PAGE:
Skip to main content
  • Meeting abstract
  • Open access
  • Published:

Epidemiology and outcomes of 655 diabetic foot patients in a Brazilian university hospital


Diabetic foot infections are a feared diabetic complication once it is associated to high amputation rates. The vascular surgeon plays a special role assessing and treating macrovascular impairments in order to avoid major amputations and death.


Assessment of the epidemiological data and outcomes –rates of mortality, hospital readmissions and limb salvage-of patients with diabetic foot infections treated in a tertiary university hospital in Brazil.

Materials and methods

From January/2007 to December/2012, 655 patients with diabetic foot infections or ulcers were admitted at the vascular surgery unit. Retrospective medical records were reviewed and analyzed. The predictors for lower limb amputation and death were determined using the conditional logistic regression model analysis.


Sixty seven percent (442) were males; the age ranged from 21 to 102 years (median 63 years). Arterial ischemia was present in 28% of the patients. Among these diabetic patients 73% had hypertension and 30% were active smokers. The in-hospital mortality rate was 12%, and there was no statistically difference between patients with ischemic and non-ischemic lesions (P=0.16). Of the 576 patients alive, 61% were not readmitted, 21% were readmitted once and 18% were readmitted twice or more times. The minor amputation rate was 48% while major amputations were performed in 21% of the subjects (28% below the knee amputation and 72% above the knee amputation). The major amputation free survival rate was 72%. After discharge 47% of the patients required special home-care for dressings and for parenteral drug administration. Independent risk factor for amputation were age (OR: 1.02; 95%CI: 1.001-1.035; P=0.041) and arterial ischemia (OR 2.20; 95%CI 1.46-3.31; P<0.0001). Independent risk factors for death were age (OR 1.06; 95% CI 1.03 – 1.08; P<0.01) and major amputations (OR 2.38; 95% CI 1.41 – 3.99; P=0.01).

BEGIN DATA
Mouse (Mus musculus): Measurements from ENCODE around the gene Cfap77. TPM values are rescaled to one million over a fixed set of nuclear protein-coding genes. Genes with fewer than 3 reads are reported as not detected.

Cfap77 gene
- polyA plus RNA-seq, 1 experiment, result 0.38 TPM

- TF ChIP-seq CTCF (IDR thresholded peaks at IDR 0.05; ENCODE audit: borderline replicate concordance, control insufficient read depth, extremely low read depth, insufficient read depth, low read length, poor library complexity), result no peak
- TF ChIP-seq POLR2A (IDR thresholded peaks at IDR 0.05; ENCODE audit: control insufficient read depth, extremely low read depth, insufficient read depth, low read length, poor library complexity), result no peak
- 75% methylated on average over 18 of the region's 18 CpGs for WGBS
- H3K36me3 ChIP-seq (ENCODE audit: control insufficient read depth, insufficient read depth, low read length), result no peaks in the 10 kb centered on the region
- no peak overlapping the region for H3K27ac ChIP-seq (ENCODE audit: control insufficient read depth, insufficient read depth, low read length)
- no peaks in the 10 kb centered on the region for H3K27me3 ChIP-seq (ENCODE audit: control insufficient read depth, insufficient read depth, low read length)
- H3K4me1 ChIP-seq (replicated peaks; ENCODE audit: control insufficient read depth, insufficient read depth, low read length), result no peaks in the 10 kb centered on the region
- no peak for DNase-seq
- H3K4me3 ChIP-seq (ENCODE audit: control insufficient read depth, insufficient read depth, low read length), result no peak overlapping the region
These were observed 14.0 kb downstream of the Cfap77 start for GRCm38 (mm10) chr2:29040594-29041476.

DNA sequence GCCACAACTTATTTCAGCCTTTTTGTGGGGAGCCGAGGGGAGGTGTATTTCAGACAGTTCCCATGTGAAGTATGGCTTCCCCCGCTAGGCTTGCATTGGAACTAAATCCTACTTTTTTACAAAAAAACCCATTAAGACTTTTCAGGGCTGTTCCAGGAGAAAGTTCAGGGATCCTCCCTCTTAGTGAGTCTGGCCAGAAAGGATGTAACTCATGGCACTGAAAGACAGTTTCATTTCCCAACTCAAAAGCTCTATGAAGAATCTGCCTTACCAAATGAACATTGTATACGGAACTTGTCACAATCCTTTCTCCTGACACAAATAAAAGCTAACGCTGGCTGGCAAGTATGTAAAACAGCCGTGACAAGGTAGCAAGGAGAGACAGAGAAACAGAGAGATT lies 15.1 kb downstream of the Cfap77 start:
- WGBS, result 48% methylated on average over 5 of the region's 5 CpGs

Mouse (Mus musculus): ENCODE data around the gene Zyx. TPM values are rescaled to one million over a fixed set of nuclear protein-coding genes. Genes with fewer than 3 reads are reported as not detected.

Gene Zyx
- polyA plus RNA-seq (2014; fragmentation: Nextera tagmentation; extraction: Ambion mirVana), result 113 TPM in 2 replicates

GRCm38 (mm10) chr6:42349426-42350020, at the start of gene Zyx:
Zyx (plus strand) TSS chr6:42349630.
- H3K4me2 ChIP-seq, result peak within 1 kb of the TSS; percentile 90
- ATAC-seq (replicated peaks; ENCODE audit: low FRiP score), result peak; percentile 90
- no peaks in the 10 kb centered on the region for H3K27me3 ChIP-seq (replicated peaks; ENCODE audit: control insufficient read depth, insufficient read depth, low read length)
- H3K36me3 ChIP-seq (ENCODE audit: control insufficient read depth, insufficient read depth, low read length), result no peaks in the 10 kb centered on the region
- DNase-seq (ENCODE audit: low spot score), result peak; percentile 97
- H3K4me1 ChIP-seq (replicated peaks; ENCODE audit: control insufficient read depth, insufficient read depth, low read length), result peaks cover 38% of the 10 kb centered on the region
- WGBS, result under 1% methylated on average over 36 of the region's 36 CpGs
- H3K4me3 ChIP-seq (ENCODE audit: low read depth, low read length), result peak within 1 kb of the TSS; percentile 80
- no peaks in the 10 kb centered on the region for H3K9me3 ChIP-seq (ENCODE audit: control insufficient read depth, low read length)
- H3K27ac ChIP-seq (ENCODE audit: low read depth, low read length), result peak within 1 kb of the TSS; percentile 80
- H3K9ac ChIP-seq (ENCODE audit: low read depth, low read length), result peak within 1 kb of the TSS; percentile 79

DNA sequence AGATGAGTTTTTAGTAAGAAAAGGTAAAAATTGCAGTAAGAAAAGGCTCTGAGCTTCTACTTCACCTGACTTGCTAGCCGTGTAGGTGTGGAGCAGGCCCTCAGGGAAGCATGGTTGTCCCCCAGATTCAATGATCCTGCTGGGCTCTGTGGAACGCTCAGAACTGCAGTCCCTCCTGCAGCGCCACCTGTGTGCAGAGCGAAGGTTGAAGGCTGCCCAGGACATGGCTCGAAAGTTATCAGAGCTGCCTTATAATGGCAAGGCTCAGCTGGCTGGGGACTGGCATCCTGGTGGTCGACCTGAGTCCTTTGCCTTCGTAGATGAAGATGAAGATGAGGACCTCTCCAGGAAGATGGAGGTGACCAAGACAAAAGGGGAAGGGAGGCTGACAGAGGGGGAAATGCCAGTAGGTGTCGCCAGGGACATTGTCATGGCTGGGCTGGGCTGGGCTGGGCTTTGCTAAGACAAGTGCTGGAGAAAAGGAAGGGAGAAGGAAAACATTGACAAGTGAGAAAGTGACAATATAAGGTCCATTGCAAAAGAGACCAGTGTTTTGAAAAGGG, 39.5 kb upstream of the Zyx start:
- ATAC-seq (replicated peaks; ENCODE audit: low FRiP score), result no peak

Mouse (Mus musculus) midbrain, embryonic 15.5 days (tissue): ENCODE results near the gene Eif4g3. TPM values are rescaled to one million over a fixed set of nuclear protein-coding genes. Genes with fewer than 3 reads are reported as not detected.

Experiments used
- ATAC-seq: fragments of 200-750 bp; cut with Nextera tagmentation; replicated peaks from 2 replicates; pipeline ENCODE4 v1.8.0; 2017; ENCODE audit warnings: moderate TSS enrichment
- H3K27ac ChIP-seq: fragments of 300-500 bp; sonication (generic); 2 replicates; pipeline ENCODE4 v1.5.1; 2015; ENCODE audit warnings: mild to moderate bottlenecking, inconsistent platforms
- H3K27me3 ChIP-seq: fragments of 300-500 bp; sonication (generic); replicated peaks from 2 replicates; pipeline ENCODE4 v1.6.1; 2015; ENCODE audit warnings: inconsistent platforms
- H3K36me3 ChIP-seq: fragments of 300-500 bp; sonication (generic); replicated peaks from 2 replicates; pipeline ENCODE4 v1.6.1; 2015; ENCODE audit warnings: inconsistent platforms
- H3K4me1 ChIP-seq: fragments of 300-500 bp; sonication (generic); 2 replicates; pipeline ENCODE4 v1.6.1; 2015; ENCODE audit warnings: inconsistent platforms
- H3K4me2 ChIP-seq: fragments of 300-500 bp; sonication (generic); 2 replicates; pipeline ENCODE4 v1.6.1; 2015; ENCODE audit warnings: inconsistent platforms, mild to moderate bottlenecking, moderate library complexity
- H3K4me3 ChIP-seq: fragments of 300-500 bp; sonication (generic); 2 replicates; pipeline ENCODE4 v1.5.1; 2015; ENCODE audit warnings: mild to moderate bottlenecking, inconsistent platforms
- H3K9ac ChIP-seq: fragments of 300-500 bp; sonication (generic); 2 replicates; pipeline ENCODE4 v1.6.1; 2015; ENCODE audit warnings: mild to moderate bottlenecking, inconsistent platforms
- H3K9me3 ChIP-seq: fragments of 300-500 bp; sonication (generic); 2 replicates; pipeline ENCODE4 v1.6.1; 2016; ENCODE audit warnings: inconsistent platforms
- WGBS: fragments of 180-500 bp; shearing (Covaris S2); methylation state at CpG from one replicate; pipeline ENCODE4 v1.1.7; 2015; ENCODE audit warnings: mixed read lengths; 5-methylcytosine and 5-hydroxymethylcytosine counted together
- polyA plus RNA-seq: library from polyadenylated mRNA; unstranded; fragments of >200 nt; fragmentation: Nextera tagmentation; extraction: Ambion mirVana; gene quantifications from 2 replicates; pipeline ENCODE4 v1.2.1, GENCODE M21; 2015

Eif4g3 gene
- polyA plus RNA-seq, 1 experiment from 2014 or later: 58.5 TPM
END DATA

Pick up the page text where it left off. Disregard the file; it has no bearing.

Diabetic foot is a severe condition with high mortality and amputation rates. Conditions associated with limb loss were age and ischemia. The independent risk factors for death were age and major amputation.

Author information

Authors and Affiliations


Corresponding author

Correspondence to Ligia de Loiola Cisneros.

Rights and permissions

This article is published under license to BioMed Central Ltd. This is an Open Access article distributed under the terms of the Creative Commons Attribution License (, which permits unrestricted use, distribution, and reproduction in any medium, provided the original work is properly cited. The Creative Commons Public Domain Dedication waiver ( applies to the data made available in this article, unless otherwise stated.

Reprints and permissions

About this article

Check for updates. Verify currency and authenticity via CrossMark

Cite this article

de Loiola Cisneros, L., Costa, R.H.R. & Navarro, T.P. Epidemiology and outcomes of 655 diabetic foot patients in a Brazilian university hospital. Diabetol Metab Syndr 7 (Suppl 1), A20 (2015).

Download citation

  • Published:

  • DOI: